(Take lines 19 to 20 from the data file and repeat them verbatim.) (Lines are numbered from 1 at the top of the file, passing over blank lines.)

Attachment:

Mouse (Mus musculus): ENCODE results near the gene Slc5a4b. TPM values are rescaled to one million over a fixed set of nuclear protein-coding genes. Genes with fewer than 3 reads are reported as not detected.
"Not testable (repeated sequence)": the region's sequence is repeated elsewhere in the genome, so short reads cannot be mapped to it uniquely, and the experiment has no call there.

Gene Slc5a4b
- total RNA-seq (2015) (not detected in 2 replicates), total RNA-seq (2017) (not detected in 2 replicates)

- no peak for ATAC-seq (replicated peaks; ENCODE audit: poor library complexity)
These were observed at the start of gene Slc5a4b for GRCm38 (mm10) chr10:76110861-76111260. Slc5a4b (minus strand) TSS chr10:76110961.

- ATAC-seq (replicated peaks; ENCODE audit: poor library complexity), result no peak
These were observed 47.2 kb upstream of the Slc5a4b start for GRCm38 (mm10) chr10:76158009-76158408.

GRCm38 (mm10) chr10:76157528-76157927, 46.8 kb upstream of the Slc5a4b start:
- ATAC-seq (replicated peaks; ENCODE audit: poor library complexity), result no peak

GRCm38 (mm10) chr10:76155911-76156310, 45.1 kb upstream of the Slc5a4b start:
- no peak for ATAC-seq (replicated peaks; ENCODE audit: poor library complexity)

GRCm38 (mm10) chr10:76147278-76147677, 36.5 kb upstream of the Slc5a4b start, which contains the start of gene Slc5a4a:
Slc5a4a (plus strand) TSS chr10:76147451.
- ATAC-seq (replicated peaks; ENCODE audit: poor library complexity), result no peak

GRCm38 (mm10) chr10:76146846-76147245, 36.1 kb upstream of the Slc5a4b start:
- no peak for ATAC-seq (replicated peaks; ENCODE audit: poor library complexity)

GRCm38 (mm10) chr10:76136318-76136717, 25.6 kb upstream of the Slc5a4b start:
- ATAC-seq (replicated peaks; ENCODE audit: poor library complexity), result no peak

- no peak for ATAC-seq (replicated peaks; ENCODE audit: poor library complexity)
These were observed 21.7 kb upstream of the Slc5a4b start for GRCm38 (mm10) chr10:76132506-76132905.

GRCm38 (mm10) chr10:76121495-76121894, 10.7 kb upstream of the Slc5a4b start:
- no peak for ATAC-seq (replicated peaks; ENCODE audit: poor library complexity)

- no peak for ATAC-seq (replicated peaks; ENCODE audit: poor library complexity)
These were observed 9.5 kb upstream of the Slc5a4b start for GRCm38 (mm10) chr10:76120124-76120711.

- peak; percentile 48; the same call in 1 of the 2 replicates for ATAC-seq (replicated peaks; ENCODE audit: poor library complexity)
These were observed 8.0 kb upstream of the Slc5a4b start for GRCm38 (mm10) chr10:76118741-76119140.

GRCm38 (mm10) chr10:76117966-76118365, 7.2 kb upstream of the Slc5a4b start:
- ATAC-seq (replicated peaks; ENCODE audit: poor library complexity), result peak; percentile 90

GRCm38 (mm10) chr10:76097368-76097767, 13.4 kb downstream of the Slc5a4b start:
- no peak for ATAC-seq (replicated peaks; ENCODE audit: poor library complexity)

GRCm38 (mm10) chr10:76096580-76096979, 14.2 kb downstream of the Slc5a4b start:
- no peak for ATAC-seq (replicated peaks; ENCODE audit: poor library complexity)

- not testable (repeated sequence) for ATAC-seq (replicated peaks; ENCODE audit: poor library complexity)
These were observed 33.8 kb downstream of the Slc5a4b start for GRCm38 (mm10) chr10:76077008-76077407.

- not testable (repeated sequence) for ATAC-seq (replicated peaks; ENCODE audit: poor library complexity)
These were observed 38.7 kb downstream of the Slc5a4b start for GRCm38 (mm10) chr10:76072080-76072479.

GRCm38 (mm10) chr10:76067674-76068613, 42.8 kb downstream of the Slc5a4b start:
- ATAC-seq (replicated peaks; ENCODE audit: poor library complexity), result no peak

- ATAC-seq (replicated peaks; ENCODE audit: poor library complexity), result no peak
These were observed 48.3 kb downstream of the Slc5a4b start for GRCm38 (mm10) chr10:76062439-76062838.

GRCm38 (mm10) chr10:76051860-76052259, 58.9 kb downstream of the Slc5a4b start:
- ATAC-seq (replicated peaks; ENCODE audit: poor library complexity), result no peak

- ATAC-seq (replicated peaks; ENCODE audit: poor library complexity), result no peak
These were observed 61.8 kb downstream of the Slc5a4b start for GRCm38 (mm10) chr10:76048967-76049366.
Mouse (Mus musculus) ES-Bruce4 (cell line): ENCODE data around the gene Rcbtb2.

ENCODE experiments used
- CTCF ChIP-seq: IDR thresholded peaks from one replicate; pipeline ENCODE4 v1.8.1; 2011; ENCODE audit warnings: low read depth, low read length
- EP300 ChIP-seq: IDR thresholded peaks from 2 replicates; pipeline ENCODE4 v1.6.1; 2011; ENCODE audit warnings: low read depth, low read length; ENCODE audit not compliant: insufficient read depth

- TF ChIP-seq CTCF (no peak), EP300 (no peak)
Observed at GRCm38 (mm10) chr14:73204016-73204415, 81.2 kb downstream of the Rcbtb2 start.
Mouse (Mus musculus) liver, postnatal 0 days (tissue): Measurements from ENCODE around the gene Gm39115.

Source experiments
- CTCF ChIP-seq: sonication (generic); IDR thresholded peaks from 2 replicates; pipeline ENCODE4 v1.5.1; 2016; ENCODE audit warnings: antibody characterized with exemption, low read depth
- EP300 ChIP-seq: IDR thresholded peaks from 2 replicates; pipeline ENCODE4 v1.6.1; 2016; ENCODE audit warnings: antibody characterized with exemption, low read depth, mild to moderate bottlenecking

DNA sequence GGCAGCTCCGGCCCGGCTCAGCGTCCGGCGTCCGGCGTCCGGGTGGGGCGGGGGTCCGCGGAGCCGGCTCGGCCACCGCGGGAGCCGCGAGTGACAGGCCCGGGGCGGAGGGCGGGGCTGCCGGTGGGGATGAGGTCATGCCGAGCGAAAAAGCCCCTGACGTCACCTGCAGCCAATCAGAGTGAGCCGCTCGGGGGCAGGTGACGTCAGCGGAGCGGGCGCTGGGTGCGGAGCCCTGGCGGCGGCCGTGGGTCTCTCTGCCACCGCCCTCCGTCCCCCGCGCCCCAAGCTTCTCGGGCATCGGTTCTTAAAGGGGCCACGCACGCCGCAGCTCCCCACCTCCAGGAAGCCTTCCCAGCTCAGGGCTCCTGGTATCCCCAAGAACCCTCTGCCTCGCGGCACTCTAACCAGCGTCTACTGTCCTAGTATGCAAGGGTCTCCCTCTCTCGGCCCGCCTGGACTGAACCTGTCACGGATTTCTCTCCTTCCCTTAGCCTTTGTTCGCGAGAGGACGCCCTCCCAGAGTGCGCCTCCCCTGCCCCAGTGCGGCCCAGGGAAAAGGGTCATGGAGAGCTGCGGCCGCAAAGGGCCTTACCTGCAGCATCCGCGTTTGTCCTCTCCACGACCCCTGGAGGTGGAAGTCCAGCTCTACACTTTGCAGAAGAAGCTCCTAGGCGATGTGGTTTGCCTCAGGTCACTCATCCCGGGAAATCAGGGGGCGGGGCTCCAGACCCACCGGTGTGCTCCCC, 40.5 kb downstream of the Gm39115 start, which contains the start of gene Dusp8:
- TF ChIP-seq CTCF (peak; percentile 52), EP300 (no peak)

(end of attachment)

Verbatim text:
- ATAC-seq (replicated peaks; ENCODE audit: poor library complexity), result no peak

- no peak for ATAC-seq (replicated peaks; ENCODE audit: poor library complexity)